In order to answer these questions, we—Peter Dodds, Duncan Watts (my dissertation advisor), and I—ran a series of online field experiments. In particular, we built a website called MusicLab where people could discover new music, and we used it for a series of experiments. We recruited participants by running banner ads on a teen-interest website (figure 4.20) and through mentions in the media. Participants arriving at our website provided informed consent, completed a short background questionnaire, and were randomly assigned to one of two experimental conditions—independent and social influence. In the independent condition, participants made decisions about which songs to listen to, given only the names of the bands and the songs. While listening to a song, participants were asked to rate it after which they had the opportunity (but not the obligation) to download the song. In the social influence condition, participants had the same experience, except they could also see how many times each song had been downloaded by previous participants. Furthermore, participants in the social influence condition were randomly assigned to one of eight parallel worlds, each of which evolved independently (figure 4.21). Using this design, we ran two related experiments. In the first, we presented the songs to the participants in an unsorted grid, which provided them with a weak signal of popularity. In the second experiment, we presented the songs in a ranked list, which provided a much stronger signal of popularity (figure 4.22).
We found that the popularity of the songs differed across the worlds, suggesting that luck played an important role in success. For example, in one world the song “Lockdown” by 52Metro came in 1st out of 48 songs, while in another world it came in 40th. This was exactly the same song competing against all the same other songs, but in one world it got lucky and in the others it did not. Further, by comparing results across the two experiments, we found that social influence increases the winner-take-all nature of these markets, which perhaps suggests the importance of skill. But, looking across the worlds (which can’t be done outside of this kind of parallel worlds experiment), we found that social influence actually increased the importance of luck. Further, surprisingly, it was the songs of highest appeal where luck mattered most (figure 4.23).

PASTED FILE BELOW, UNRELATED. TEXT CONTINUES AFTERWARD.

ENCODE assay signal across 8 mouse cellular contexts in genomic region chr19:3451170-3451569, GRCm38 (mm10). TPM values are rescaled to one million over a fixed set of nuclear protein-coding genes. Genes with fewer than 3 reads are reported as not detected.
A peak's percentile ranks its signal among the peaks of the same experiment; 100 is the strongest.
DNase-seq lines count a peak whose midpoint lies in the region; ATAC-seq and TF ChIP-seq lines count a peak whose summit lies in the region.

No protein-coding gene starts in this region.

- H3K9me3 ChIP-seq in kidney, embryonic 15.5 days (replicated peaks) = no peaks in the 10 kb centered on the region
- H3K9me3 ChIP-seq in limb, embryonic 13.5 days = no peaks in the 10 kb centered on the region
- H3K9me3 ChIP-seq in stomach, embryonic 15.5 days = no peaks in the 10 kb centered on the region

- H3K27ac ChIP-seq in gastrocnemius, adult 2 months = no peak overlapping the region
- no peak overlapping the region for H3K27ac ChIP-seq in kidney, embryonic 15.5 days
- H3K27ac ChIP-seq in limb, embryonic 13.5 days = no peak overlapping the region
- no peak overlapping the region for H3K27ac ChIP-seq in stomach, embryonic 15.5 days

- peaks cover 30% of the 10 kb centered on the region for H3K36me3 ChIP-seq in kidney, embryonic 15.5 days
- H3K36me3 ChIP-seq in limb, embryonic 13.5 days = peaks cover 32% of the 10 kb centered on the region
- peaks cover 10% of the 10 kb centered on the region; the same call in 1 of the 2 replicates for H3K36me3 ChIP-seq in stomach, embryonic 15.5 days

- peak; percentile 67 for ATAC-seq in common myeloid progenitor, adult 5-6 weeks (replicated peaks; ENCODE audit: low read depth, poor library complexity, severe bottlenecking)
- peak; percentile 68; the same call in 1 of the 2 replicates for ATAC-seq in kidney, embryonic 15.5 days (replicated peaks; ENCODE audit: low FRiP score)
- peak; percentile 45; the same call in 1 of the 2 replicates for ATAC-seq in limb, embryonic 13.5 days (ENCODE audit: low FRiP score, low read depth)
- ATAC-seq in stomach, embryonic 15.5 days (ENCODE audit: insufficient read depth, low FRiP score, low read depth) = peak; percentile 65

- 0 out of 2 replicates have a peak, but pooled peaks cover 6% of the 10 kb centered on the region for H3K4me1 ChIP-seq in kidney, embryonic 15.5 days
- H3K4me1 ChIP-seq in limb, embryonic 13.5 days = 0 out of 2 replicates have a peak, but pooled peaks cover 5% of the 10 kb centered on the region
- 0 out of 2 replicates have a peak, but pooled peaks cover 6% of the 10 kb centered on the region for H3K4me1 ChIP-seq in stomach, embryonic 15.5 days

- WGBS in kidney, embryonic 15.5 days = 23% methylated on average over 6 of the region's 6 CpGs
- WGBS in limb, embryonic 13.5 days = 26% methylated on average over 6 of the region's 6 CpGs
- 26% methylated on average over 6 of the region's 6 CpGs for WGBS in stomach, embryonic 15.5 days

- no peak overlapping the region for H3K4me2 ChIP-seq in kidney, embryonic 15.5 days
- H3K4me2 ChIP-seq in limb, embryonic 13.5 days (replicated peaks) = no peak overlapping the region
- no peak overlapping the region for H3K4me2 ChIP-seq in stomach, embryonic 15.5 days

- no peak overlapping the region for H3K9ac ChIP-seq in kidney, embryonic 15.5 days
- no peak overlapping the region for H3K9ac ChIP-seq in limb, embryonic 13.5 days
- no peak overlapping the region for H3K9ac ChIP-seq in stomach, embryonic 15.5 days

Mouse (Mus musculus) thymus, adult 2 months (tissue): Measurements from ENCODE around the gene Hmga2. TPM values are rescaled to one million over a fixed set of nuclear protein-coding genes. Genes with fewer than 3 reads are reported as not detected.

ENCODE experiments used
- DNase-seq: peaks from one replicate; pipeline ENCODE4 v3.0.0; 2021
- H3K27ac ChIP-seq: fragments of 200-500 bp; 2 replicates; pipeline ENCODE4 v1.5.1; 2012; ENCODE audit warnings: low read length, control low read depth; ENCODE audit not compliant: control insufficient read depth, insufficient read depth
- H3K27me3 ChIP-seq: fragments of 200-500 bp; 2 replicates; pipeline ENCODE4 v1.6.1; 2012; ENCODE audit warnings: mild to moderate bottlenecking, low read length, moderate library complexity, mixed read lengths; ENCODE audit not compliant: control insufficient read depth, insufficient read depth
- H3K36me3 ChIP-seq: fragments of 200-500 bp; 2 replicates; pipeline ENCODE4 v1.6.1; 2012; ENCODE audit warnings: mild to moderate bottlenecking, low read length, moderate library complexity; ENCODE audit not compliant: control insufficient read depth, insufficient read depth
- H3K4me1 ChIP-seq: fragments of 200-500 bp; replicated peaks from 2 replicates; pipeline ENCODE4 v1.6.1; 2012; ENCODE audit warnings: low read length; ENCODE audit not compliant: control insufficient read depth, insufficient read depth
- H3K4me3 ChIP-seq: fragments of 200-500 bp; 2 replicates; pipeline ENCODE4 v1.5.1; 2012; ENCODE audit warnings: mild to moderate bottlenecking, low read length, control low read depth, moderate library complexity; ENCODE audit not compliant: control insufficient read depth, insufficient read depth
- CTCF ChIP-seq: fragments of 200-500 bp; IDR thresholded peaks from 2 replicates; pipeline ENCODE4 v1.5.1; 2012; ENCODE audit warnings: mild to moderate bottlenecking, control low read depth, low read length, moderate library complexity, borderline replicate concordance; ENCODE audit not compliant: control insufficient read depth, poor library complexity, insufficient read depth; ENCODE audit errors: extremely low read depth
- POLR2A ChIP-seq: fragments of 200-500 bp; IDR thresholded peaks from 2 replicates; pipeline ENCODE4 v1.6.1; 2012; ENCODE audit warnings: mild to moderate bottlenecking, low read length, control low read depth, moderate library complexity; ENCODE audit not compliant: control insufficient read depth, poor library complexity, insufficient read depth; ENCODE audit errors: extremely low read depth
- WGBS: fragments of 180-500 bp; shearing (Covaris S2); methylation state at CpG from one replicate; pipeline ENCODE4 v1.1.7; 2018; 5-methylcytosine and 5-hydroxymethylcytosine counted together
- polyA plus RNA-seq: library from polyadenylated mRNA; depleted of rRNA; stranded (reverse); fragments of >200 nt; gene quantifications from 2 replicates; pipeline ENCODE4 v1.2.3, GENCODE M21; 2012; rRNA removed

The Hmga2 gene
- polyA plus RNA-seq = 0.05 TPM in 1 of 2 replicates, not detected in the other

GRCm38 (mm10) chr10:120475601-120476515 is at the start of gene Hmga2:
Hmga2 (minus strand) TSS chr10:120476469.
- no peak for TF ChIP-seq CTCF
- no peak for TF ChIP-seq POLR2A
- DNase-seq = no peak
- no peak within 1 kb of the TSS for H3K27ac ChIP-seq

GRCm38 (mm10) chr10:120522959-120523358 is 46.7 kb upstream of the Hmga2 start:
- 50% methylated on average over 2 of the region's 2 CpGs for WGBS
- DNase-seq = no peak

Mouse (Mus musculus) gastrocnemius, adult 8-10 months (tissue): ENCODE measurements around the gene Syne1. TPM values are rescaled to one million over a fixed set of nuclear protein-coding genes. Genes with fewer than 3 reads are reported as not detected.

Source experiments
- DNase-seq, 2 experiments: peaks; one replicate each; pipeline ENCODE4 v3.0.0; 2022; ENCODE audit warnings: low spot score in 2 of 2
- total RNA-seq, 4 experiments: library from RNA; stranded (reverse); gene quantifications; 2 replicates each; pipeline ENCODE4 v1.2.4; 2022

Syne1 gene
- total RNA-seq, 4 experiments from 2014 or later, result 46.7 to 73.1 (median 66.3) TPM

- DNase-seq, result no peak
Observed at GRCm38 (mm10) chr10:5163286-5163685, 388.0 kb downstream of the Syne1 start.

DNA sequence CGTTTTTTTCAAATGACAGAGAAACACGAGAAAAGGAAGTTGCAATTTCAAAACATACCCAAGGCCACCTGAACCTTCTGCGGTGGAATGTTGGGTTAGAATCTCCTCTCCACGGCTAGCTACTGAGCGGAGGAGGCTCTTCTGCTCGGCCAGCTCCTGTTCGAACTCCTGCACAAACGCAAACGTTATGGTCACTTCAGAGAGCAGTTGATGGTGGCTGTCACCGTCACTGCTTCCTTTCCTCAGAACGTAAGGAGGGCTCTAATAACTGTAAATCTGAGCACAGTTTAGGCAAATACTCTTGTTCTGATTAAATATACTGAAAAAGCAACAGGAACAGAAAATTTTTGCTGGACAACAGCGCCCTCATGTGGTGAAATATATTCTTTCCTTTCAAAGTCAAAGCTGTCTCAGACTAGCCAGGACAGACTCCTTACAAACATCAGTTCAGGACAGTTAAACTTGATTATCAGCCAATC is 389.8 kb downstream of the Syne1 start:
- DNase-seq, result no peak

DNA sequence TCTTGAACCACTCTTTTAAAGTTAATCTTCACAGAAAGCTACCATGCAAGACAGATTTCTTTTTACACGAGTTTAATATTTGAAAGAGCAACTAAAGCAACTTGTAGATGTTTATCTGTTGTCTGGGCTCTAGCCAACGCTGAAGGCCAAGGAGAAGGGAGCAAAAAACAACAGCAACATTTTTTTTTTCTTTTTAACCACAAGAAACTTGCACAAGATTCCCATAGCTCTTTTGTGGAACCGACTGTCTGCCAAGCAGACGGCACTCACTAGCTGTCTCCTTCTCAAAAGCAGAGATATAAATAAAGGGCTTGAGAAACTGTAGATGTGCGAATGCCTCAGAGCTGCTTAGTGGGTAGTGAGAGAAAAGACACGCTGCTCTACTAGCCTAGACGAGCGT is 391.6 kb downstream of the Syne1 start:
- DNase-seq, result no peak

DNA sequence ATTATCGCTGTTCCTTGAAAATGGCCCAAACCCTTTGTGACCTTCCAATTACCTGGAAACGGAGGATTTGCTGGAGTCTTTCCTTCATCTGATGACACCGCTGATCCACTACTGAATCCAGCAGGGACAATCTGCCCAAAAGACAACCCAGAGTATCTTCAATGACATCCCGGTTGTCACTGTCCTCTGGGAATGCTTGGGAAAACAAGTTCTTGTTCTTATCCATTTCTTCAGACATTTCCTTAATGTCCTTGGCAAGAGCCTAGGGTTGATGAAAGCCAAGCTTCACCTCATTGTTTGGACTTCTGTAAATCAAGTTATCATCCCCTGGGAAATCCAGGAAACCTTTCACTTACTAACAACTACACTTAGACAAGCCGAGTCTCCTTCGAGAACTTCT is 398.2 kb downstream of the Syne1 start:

MusicLab was able to run at essentially zero variable cost because of the way that it was designed. First, everything was fully automated so it was able to run while I was sleeping. Second, the compensation was free music, so there was no variable participant compensation cost. The use of music as compensation also illustrates how there is sometimes a trade-off between fixed and variable costs. Using music increased the fixed costs because I had to spend time securing permission from the bands and preparing reports for them about participants’ reaction to their music. But in this case, increasing fixed costs in order to decrease variables costs was the right thing to do; that’s what enabled us to run an experiment that was about 100 times larger than a standard lab experiment.
Further, the MusicLab experiments show that zero variable cost does not have to be an end in itself; rather, it can be a means to running a new kind of experiment. Notice that we did not use all of our participants to run a standard social influence lab experiment 100 times. Instead, we did something different, which you could think of as switching from a psychological experiment to a sociological one (Hedström 2006). Rather than focusing on individual decision-making, we focused our experiment on popularity, a collective outcome. This switch to a collective outcome meant that we required about 700 participants to produce a single data point (there were 700 people in each of the parallel worlds). That scale was only possible because of the cost structure of the experiment. In general, if researchers want to study how collective outcomes arise from individual decisions, group experiments such as MusicLab are very exciting. In the past, they have been logistically difficult, but those difficulties are fading because of the possibility of zero variable cost data.
In addition to illustrating the benefits of zero variable cost data, the MusicLab experiments also show a challenge with this approach: high fixed costs. In my case, I was extremely lucky to be able to work with a talented web developer named Peter Hausel for about six months to construct the experiment. This was only possible because my advisor, Duncan Watts, had received a number of grants to support this kind of research. Technology has improved since we built MusicLab in 2004 so it would be much easier to build an experiment like this now. But, high fixed cost strategies are really only possible for researchers who can somehow cover those costs.
In conclusion, digital experiments can have dramatically different cost structures than analog experiments. If you want to run really large experiments, you should try to decrease your variable cost as much as possible and ideally all the way to zero. You can do this by automating the mechanics of your experiment (e.g., replacing human time with computer time) and designing experiments that people want to be in. Researchers who can design experiments with these features will be able to run new kinds of experiments that were not possible in the past. However, the ability to create zero variable cost experiments can raise new ethical questions, the topic that I shall now address.